Group reports 60 percent of neurotoxin in Bay Area wastewater is from dentists
By Beth Winegarner
As mercury levels rise in Bay Area water systems, officials are targeting one of the neurotoxin’s primary sources: dentists.
As much as 60 percent of the mercury in the region’s wastewater comes from dental offices, according to studies from the Bay Area Pollution Prevention Group. However, wastewater treatment plants aren’t designed to remove heavy metals such as mercury from the water. By 2010, mercury discharges at the South Bayside System Authority treatment plant could exceed allowable levels, according to a recent article in the authority’s newsletter.
In San Francisco, Palo Alto and the East Bay, laws requiring dentists to stop flushing amalgams have reduced mercury levels significantly, according to Karin North, member of the Bay Area Pollution Prevention group.
“We saw a 94 percent reduction in the average mercury concentration coming out of [dental offices] and a 64 percent reduction once it reached the sewer lateral, where you have multiple businesses feeding into it,” North said.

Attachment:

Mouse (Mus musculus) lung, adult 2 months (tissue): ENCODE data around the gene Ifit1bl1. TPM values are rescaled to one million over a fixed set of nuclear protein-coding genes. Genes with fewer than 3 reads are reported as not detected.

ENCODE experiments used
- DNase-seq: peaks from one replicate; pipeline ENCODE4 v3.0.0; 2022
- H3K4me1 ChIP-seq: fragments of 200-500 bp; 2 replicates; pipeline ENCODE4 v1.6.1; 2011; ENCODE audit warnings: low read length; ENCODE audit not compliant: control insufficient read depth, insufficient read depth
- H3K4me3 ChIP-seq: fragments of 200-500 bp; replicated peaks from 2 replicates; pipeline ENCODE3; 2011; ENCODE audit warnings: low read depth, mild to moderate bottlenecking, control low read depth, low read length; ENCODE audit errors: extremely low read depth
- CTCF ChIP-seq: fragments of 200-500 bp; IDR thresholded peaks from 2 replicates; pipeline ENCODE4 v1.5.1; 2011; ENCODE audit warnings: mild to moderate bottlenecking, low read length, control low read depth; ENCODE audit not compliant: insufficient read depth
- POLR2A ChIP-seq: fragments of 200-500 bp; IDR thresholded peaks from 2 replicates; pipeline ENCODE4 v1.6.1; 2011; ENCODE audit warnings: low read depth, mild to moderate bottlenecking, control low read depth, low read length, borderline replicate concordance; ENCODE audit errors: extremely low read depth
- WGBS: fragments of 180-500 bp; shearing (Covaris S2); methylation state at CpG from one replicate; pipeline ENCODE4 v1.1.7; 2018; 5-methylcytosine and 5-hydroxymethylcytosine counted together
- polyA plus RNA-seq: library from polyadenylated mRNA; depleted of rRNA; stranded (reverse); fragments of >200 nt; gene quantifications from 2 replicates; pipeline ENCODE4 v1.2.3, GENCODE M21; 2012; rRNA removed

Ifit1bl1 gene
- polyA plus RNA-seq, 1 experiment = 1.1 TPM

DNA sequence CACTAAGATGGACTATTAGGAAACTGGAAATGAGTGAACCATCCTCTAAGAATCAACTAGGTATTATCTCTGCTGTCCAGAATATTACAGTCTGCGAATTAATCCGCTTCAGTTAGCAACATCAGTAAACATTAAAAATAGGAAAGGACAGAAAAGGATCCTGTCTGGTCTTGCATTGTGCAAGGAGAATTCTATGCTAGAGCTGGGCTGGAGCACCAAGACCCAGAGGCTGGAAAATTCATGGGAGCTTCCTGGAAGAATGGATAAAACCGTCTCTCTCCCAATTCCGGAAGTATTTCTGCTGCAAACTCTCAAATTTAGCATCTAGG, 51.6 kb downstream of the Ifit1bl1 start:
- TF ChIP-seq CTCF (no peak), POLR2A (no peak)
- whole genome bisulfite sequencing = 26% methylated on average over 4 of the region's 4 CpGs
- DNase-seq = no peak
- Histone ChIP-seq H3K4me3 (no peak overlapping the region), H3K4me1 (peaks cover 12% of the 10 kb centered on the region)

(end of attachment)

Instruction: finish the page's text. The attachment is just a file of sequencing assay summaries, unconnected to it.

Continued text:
Now, roughly 1,500 Bay Area dental offices no longer dump mercury-laden materials, according to Teresa Pischay, policy analyst with the California Dental Association. In unregulated parts of the Bay Area, including San Mateo County, wastewater officials and the CDA are urging dentists to divert those materials voluntarily.
The elemental mercury contained in dental fillings is safe, but once it enters local waters — particularly the shallow waters in parts of the San Francisco Bay — it becomes methylated mercury, which can contribute to symptoms of mercury poisoning, including birth defects and brain damage, according to North.
While many dentists want to reduce the amount of mercury they’re flushing into local sewer systems, setting up the technology for proper disposal can be costly, according to Pichay. A unit that collects amalgam waste at the dentist’s chair can cost $800 to $900, plus $400 a year in maintenance costs.
“We are members of the community at large,” Pischay said. “[Diverting mercury] naturally falls into our responsibility as citizens.”